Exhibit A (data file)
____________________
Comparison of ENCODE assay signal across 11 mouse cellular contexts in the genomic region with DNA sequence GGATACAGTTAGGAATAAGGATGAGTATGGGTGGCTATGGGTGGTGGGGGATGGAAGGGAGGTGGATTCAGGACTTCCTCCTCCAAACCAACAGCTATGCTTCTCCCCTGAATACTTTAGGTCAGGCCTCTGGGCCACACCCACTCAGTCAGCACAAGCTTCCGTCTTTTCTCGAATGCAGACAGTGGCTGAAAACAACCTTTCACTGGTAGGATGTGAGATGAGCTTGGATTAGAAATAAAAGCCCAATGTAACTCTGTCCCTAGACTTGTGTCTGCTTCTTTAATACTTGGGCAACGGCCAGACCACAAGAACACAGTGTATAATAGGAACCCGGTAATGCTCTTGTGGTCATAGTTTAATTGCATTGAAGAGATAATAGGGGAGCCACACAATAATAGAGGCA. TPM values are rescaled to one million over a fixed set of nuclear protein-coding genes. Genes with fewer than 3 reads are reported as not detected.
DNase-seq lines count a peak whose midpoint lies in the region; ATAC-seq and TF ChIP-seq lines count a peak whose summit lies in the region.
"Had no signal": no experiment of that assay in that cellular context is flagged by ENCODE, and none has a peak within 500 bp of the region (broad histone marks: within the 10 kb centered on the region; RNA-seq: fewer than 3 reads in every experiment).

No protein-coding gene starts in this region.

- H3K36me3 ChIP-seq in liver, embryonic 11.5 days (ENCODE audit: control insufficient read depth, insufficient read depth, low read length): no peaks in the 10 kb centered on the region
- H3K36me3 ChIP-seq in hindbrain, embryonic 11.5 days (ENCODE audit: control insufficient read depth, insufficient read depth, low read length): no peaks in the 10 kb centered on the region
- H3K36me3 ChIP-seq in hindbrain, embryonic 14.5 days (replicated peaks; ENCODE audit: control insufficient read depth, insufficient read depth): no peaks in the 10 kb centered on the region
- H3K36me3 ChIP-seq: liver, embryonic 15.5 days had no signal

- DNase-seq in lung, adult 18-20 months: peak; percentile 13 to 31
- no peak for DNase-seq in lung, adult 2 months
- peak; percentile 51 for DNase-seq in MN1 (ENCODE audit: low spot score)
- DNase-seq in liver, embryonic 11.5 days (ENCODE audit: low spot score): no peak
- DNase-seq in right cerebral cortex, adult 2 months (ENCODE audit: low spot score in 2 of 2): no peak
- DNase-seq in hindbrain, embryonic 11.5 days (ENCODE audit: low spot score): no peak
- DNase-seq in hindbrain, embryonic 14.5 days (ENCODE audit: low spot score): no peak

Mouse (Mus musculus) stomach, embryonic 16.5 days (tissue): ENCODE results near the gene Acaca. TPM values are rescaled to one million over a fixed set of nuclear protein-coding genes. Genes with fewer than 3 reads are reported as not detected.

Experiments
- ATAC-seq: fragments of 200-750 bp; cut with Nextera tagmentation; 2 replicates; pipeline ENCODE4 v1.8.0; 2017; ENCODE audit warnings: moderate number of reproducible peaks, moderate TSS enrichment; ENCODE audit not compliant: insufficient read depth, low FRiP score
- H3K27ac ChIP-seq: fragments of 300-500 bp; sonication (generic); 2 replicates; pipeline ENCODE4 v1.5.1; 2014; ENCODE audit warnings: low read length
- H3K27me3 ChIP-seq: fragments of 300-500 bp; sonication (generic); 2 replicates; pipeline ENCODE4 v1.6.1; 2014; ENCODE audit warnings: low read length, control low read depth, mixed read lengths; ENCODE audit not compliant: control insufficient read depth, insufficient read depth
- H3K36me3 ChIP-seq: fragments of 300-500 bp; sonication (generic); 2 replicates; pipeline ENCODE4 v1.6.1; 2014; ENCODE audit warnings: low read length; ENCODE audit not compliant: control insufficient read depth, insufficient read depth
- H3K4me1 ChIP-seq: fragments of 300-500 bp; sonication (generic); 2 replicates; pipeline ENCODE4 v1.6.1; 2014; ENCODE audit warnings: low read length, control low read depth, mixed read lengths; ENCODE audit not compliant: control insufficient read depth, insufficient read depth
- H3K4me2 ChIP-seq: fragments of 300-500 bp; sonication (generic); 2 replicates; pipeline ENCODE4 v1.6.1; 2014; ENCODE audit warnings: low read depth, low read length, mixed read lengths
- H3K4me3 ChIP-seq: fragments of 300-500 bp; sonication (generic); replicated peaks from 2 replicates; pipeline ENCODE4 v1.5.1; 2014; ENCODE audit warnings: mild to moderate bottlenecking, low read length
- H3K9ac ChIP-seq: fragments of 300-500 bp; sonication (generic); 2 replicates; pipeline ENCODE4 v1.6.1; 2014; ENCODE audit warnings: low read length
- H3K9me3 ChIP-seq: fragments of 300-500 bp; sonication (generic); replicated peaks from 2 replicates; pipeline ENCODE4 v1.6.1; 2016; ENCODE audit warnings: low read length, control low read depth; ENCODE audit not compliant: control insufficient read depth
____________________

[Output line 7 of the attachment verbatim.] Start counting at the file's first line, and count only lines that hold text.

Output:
- H3K36me3 ChIP-seq in hindbrain, embryonic 14.5 days (replicated peaks; ENCODE audit: control insufficient read depth, insufficient read depth): no peaks in the 10 kb centered on the region